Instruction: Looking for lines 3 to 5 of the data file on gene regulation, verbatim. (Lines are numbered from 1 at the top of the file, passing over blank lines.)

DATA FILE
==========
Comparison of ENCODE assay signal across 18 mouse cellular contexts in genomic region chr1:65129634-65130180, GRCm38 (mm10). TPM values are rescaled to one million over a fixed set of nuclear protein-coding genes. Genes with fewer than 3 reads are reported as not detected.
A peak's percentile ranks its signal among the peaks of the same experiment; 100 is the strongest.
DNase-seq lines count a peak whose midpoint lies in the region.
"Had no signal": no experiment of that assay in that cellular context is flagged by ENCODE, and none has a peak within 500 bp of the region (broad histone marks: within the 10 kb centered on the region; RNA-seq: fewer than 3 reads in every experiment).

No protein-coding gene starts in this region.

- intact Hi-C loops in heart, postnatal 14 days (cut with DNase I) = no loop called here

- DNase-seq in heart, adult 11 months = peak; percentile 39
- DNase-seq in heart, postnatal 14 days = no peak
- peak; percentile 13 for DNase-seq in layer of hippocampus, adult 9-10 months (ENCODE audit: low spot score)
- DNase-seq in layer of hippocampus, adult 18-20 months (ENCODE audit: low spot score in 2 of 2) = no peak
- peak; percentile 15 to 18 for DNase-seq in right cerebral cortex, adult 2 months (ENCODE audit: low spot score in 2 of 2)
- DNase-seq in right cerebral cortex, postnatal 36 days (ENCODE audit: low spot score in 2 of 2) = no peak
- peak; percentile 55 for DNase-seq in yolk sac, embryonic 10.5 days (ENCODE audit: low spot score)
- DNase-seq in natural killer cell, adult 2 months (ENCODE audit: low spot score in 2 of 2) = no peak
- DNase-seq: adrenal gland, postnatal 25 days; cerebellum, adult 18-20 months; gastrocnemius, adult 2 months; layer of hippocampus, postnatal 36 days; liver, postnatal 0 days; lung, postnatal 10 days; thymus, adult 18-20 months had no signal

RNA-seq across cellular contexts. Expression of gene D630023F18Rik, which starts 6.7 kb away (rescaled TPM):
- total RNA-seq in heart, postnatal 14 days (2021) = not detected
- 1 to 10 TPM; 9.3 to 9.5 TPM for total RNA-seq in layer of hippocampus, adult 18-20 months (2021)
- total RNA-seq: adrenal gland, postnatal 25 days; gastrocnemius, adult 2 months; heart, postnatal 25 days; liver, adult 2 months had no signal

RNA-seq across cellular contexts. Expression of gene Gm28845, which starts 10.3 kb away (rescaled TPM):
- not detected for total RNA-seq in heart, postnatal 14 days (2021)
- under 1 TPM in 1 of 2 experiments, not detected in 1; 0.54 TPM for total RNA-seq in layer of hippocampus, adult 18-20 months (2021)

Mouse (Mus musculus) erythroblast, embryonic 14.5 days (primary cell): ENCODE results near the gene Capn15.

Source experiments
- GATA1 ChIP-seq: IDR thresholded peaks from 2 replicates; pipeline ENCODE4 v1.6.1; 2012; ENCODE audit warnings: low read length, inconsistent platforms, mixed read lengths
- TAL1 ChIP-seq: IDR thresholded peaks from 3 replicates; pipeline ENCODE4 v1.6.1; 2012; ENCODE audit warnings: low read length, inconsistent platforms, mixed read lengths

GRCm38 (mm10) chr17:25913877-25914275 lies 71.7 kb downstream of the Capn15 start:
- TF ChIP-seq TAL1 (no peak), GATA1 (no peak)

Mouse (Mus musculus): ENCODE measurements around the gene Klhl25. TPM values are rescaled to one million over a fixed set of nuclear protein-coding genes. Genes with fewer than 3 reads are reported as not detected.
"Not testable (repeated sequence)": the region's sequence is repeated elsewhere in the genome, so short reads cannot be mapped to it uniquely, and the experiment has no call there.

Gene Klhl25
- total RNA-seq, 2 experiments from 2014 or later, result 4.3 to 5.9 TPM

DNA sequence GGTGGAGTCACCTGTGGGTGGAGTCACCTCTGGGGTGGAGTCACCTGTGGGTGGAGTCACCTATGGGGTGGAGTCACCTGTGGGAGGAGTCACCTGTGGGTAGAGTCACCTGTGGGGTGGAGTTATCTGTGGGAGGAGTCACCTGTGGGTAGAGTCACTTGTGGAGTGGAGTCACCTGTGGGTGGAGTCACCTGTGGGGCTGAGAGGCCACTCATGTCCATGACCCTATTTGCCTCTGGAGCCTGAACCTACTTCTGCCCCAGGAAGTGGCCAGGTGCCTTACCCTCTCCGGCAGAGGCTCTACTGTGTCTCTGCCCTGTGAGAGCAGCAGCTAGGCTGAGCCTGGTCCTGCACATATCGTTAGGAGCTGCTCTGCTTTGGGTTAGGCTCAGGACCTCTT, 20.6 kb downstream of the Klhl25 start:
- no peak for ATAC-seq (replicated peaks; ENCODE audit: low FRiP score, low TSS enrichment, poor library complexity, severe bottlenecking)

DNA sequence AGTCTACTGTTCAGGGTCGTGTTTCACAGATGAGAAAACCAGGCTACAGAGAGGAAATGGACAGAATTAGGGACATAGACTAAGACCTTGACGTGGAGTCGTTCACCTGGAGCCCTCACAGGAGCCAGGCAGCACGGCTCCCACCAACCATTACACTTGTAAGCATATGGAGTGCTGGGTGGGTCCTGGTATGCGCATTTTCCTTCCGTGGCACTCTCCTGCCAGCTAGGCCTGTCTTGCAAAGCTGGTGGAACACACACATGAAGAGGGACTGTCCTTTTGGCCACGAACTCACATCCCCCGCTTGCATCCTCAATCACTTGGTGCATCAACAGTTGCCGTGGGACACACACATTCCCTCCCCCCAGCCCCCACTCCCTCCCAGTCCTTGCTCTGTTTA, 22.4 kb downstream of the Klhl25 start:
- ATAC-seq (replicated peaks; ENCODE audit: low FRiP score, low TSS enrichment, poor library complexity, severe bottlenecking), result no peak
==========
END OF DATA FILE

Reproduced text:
DNase-seq lines count a peak whose midpoint lies in the region.
"Had no signal": no experiment of that assay in that cellular context is flagged by ENCODE, and none has a peak within 500 bp of the region (broad histone marks: within the 10 kb centered on the region; RNA-seq: fewer than 3 reads in every experiment).

No protein-coding gene starts in this region.